The “New I-64” – St. Louis’ Rebuilt Urban Interstate – Part I: I-270 to Warson/Clayton Roads

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I-64 opening

After nearly two years, a new I-64 (Highway 40) from I-270 in suburban St. Louis County to Kingshighway in St. Louis City is nearly ready to open. If all goes according to plan and the weather remains favorable opening day may well be before Thanksgiving. I'm going to take a look at the project from west to east and hope that others will add their comments.

First, adding lanes to I-64 from Ballas Road to I-170 was entirely unnecessary. A rebuilt roadbed with banked turns and improved interchanges would have greatly improved the road. After all, Highway 40 was built as a parkway and any perceived functional issues were the result of the road's history. Ultimately, the well documented problem is that widened highways only relieve congestion if the same number of drivers use it as did before widening. This, however, is not what happens when a highway's capacity is increased.

The only thing achieved by widening this stretch of I-64 is an increased capacity to more cars from I-270 to I-170 at rush hour. With more lanes more people will drive the road in general and those drivers will be more likely to drive at peak traffic times. Leaving the Interstate well under capacity at all other times.

Gridlock did not come to St. Louis when a portion of the Interstate was closed in January 2008 because drivers adjusted their driving. That's what traffic causes us to do. By spending millions to increase capacity MODOT told drivers, "don't worry, drive whenever you want, we'll make room for you."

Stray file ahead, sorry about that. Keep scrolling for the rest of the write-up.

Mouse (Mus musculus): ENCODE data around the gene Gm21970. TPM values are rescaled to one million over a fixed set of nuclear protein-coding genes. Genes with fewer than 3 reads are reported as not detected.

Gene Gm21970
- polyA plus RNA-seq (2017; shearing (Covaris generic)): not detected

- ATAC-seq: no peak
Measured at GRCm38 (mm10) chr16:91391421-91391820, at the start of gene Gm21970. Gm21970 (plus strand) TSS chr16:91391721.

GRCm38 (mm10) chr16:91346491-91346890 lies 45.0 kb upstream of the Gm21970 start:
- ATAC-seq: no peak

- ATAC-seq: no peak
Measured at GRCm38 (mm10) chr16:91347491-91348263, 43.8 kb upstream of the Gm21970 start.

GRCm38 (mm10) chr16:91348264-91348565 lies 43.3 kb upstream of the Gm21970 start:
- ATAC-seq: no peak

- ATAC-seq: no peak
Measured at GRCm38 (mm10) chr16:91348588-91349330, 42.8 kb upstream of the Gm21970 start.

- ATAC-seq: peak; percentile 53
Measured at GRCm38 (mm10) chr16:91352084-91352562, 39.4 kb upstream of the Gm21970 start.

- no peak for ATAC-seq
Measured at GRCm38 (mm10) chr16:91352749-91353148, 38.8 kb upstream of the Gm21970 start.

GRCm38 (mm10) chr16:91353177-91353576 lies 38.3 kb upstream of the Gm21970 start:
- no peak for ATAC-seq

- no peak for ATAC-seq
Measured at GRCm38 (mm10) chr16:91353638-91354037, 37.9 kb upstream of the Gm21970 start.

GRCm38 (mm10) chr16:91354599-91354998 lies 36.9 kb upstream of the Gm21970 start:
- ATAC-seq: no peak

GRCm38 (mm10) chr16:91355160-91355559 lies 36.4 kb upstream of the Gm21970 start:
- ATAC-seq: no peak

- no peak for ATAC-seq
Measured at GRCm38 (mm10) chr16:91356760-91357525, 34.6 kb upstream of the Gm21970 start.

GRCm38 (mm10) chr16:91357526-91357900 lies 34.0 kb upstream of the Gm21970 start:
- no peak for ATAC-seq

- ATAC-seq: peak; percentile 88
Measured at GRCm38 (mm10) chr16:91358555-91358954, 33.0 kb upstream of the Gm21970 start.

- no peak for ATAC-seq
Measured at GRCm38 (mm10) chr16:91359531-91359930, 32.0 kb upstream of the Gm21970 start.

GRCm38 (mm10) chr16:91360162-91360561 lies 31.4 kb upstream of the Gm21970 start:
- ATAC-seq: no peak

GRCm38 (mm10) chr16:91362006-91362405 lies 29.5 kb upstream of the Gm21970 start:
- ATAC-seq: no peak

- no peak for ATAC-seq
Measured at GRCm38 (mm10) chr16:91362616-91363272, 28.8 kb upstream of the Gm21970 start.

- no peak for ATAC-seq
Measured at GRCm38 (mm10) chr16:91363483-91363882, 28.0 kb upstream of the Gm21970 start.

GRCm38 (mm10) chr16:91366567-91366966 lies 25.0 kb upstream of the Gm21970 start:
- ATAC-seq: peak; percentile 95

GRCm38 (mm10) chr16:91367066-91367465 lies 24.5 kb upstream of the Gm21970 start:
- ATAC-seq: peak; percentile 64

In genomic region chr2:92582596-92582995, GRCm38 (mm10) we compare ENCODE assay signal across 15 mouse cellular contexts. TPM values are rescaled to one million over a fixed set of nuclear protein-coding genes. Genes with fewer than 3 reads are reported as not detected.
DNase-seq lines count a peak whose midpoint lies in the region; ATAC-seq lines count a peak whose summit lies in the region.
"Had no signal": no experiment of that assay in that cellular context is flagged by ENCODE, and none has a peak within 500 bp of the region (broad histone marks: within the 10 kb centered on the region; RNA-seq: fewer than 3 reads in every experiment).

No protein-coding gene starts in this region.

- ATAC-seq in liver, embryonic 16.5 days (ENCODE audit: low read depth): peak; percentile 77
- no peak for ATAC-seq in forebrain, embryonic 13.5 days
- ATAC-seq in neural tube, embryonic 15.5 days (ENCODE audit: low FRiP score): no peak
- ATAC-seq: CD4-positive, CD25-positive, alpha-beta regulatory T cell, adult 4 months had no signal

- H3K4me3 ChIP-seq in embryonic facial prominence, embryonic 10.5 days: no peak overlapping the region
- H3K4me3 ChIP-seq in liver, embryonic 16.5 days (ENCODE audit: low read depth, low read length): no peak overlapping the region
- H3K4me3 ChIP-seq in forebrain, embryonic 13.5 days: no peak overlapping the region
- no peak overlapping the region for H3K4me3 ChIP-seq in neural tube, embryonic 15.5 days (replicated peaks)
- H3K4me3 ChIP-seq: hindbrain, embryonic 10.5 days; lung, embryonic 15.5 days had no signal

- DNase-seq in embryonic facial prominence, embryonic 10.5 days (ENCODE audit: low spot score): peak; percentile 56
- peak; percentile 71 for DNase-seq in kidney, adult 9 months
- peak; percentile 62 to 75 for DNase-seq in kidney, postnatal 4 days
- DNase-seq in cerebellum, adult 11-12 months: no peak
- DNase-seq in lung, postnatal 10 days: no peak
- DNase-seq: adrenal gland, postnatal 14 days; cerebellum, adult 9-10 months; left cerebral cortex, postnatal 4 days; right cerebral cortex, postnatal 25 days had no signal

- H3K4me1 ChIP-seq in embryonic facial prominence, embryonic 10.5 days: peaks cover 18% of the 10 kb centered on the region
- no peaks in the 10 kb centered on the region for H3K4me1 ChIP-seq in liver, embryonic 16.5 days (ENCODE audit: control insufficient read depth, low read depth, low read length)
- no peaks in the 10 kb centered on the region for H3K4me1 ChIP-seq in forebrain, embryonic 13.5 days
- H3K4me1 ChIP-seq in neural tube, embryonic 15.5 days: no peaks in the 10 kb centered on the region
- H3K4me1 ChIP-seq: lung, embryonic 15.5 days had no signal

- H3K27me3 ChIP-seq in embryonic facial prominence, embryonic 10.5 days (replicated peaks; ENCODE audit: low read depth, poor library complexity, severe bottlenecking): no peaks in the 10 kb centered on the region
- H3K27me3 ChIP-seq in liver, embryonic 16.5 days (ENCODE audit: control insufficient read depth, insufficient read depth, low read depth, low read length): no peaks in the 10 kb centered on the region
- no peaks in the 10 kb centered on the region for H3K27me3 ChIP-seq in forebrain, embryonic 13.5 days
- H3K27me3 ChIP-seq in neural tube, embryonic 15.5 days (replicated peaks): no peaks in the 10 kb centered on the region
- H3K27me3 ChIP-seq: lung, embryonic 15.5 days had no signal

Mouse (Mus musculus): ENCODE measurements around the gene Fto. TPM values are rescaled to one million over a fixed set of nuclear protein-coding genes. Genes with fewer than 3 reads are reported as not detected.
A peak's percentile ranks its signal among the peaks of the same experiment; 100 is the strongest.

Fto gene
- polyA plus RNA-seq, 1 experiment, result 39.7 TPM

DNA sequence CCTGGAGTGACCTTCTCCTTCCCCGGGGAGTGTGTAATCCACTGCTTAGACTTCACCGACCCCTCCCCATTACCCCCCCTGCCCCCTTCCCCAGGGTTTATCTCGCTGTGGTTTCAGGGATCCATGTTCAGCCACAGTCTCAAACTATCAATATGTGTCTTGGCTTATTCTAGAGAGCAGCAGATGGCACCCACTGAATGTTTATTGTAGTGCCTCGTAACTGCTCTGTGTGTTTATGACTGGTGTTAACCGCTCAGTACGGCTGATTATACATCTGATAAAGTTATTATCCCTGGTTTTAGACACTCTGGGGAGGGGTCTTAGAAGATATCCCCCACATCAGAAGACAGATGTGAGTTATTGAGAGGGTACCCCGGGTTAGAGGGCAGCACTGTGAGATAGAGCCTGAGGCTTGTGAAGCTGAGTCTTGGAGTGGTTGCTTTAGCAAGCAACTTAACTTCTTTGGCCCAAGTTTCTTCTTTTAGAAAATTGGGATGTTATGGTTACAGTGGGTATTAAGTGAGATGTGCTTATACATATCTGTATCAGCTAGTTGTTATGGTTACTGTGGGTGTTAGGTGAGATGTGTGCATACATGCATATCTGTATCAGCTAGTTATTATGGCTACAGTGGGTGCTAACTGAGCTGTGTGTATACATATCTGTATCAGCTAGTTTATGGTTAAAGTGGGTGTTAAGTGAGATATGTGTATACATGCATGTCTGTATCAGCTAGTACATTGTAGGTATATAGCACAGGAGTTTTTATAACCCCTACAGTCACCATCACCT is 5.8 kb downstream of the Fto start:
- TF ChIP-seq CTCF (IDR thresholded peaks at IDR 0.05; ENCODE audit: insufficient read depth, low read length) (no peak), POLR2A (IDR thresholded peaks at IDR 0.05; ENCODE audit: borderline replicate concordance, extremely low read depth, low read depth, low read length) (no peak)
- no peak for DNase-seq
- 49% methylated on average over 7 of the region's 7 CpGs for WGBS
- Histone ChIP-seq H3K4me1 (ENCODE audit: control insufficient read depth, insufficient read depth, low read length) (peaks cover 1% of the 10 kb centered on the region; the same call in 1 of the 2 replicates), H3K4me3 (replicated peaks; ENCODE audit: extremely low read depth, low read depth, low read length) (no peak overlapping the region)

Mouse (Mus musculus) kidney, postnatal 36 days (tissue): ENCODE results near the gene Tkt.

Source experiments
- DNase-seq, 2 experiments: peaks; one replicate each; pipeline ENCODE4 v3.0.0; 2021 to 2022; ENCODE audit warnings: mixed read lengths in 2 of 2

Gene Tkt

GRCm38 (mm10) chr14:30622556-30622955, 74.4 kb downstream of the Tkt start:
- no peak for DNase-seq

One thing MODOT did do right at the far western end of this project is build roundabouts both north and south of I-64 just west of Spoede Road to handle traffic from access roads running parallel to the Interstate. Instead of direction all traffic onto Spoede, eastbound traffic on the access roads can now enter I-64 in either direction without ever driving on Spoede.

The Lindbergh Boulevard exit is a new single-point interchange identical to the ones employed along I-64 at Hampton Avenue and Kingshighway farther east in the City. Sometimes described as an "urban interchange", the new configuration does double-duty, utilizing less land area and proving irony is alive and well. Perhaps it would have been nice to have an enhanced interchange at Warson and Clayton Roads, but there was little chance of that given the cost of land and presence of private homes in the vicinity.

Speaking of which, I suppose it's necessary to address the absence of a MetroLink line as part of this project. Below is an image of the Clayton/Warson interchange and east towards McKnight. As you can see, this is one of the least dense areas of the St. Louis metro area. Who amongst the residents living within this image is going to ride MetroLink? Mass transit requires density. It's not "needed" or "preferred", it's required. Irrespective of mistakes made with the cross-county extension, Metro and others were smart to not place a line here.


{a view of I-64 near McKnight}

Lastly, regarding the western portion of the "New I-64", aesthetically the project must be considered a failure. Of course in some ways my expectations have been surpassed, but that is only because they were incredibly low to begin with. The marquee road names on the overpasses are nice and large, but look cheap. The vertical lines in the columns and sound walls look cheap as well while the overpass lighting and fencing are improvements while being overwhelmingly bland and placeless. This is no complaint against those who designed them, but more a regret that we do not value the appearance of our public works.

More than any other aspect of the project, the newly installed sound walls make the highway feel different. Gone is the green trees and neighborhoods one used to enjoy that made I-64 a unique and slightly more enjoyable Interstate than others. Residents wanted them and they are now standard procedure so they are not a surprise.

I-64 sound walls

I'll take a look next at the I-170 interchange and surrounding area, including Hanley Road next and then consider the changes wrought by the project east to Kingshighway, as well as what's next. More interchange work looms on the not-to-distant horizon.

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